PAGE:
Market Insight

Aereo and FilmOn X - The final showdown with broadcasters

October 15, 2013

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Coming off a fresh victory in Boston, Aereo may soon find itself battling the broadcasters in front of the US Supreme Court to determine the fate of online broadcast streaming. Major broadcasters filed the petition to the US Supreme Court to appeal the Second Circuit Court of Appeal's decision in favor of Aereo that has kept the startup streaming service alive, and to settle conflicting district court rulings coming from Aereo and Filmon X.

Meanwhile, the Aereo-like service, FilmOn X, has announced that it will go ahead with expansion into Boston, despite a preliminary injunction against it laid on by the DC District Court in September. FilmOn X had been asking the DC Court to revise its earlier injunction, with a filing on 11 October, which banned the service nationwide except in the Second Circuit - four days later FilmOn X was firmly rebuffed by the court. Questions of contempt have been raised because of its Boston operations which were in direct violation of the initial injunction.

Aereo and Filmon X have seen mixed results from the courts, with Aereo having more success than FilmonX, but between them, the two similar services have caught a moderate amount of wind as they prepare for the final showdown - a decision at the Supreme Court that will settle the question of Aereo and FilmOn X. The appeal to the highest court comes as no surprise especially as lower courts seem divided upon the subject.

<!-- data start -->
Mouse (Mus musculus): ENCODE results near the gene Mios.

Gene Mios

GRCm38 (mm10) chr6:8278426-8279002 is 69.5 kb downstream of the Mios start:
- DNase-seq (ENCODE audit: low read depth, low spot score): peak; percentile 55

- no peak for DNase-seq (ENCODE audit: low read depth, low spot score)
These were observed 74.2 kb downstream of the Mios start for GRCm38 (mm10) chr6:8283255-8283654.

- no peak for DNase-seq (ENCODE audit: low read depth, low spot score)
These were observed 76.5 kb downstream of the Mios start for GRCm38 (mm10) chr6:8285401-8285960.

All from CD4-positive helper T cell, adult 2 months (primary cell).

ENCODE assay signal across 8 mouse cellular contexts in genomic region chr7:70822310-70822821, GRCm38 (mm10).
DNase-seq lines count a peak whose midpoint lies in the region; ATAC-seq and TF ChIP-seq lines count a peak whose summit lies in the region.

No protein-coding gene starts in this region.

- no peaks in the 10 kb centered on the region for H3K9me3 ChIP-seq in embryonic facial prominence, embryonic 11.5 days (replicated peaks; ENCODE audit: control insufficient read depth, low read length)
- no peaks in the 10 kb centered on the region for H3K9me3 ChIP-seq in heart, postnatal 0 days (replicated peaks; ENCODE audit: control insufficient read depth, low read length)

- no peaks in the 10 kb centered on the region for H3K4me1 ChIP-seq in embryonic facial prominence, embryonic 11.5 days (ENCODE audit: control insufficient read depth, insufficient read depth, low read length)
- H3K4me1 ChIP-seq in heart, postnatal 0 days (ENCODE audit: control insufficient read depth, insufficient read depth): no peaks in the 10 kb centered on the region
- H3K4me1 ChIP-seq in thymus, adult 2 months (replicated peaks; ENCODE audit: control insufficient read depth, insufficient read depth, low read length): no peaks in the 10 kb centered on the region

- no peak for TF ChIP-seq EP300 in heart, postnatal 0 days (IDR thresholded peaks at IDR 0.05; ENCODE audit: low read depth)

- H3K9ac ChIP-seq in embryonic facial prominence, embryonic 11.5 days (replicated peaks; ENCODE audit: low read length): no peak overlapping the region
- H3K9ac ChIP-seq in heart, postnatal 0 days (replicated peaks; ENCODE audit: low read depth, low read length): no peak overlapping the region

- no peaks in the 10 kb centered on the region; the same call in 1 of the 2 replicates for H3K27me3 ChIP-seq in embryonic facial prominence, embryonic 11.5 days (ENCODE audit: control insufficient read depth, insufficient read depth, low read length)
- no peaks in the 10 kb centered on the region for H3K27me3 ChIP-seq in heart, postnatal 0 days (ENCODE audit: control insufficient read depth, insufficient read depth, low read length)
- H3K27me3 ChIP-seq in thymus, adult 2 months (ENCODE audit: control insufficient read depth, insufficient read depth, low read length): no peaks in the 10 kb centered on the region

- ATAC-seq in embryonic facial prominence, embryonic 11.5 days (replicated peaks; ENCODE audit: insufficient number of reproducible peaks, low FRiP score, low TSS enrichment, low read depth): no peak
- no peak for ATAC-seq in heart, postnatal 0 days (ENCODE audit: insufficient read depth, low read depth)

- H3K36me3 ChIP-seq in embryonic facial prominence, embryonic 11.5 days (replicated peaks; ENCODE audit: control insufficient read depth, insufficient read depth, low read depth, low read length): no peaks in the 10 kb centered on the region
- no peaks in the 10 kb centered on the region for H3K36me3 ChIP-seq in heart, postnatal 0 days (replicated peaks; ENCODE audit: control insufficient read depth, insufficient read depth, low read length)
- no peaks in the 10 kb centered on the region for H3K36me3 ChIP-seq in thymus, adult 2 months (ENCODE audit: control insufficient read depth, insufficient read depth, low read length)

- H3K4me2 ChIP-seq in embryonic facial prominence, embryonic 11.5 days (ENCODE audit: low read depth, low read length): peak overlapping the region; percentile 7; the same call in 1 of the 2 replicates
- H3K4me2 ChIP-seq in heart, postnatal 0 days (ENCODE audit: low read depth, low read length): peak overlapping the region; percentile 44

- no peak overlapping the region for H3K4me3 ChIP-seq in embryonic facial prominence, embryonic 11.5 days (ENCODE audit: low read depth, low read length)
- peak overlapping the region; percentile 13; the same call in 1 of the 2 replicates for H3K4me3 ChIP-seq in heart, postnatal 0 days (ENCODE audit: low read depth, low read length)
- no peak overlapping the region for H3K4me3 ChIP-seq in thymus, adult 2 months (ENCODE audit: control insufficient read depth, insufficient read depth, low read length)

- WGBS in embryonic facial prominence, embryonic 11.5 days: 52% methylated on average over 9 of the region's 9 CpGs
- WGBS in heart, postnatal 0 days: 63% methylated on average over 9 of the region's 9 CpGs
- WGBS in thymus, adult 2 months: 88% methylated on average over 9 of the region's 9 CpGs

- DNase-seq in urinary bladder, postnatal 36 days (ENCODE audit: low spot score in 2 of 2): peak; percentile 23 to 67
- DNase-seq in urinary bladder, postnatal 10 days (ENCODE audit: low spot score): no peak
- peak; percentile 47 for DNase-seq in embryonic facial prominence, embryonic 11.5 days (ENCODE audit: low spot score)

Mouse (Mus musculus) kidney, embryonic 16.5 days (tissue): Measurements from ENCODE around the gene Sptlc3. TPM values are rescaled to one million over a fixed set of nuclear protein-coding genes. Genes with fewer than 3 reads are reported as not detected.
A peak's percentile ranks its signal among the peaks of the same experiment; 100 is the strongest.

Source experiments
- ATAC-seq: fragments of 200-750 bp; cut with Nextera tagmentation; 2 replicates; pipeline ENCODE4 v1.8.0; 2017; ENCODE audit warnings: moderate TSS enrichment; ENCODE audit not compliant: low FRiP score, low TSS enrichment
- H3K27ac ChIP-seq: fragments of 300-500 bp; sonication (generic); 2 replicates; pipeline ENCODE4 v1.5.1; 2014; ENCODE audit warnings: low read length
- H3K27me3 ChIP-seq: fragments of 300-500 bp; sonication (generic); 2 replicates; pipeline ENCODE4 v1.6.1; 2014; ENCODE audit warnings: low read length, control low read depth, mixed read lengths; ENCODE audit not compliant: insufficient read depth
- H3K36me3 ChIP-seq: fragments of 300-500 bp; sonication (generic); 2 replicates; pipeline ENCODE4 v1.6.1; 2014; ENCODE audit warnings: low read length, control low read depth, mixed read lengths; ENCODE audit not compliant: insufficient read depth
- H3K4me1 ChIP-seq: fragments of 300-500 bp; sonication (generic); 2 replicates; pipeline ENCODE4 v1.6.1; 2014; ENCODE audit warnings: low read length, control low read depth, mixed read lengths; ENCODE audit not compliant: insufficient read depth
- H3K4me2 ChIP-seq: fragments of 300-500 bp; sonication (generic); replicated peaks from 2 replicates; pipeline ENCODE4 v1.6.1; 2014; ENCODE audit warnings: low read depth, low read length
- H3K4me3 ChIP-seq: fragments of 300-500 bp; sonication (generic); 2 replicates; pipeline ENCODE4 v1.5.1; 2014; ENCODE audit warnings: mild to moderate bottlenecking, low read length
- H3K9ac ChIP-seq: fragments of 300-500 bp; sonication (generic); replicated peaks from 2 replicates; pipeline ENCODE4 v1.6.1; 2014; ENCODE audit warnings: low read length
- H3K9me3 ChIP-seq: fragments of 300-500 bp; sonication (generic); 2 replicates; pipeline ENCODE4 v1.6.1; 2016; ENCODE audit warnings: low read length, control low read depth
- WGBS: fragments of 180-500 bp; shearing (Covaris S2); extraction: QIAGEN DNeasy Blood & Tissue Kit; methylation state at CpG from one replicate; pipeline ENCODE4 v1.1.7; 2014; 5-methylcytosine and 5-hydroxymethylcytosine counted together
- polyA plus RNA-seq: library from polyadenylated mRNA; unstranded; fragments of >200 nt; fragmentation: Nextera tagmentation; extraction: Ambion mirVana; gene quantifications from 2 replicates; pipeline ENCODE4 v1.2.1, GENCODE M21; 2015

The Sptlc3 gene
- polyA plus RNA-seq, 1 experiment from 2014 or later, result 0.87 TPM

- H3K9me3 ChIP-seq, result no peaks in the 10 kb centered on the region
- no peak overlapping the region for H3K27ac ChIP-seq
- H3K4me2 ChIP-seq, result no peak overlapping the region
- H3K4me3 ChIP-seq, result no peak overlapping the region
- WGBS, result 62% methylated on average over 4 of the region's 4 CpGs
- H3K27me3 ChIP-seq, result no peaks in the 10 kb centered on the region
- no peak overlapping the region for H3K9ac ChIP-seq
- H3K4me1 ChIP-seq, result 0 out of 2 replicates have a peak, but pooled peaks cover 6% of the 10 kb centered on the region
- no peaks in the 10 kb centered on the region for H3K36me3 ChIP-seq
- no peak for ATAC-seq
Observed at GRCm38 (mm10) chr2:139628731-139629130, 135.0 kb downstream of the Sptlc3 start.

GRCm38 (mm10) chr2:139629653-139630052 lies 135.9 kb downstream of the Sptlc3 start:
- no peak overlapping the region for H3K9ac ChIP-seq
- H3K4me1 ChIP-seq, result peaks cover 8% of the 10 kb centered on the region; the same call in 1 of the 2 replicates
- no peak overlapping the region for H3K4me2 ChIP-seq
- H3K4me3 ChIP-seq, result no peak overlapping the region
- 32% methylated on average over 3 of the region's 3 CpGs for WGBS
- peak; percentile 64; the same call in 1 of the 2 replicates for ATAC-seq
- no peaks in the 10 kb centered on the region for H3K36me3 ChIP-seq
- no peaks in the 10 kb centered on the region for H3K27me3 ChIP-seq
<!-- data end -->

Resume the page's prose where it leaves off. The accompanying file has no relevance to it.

If the companies obtain the highest court's seal of approval, the dynamics of the broadcast TV business are not likely to suffer to a dramatic disruption. While making no opinion about the legality or lack thereof of Aereo and FilmOn X, IHS believes that the services are likely to not be a root cause for significant cord-cutting activity. Rather, the services are likely to be adopted by cord-never households as a supplement to existing content acquisition strategies like Netflix and Hulu +.

On the other side of the argument, broadcasters are ultimately expressing concern for their nascent but growing revenue stream, retransmission fees. It's not surprising that broadcasters have been aggressive in challenging Aereo and Filmon X in the courts, recent retransmission fee deals have been pegged between $1.50 and $2.00 per subscriber per month. The fear is that if significant numbers of households cut the cord and defect to Aereo and FilmOn X, that the perceived value of the networks will be diminished.

Additionally, pay TV providers may be inclined to partner with Aereo and FIlmOn X or pursue simliar services to sidestep any retransmissions fee payments or as a leverage during any retransmission fee showdowns. During the Time Warner Cable (TWC) and CBS dispute in August 2013 that resulted in a blackout, TWC was promoting Aereo so customers could watch CBS during the blackout.

Forgoing a subscription to pay TV is something that the majority of US TV households are not going to undertake in the near-term future. Small amounts of cord-cutting that are expected in the coming years, but the amount is predicted to be small enough that organic growth in ARPU will likely ensure positive margins for pay TV video products.

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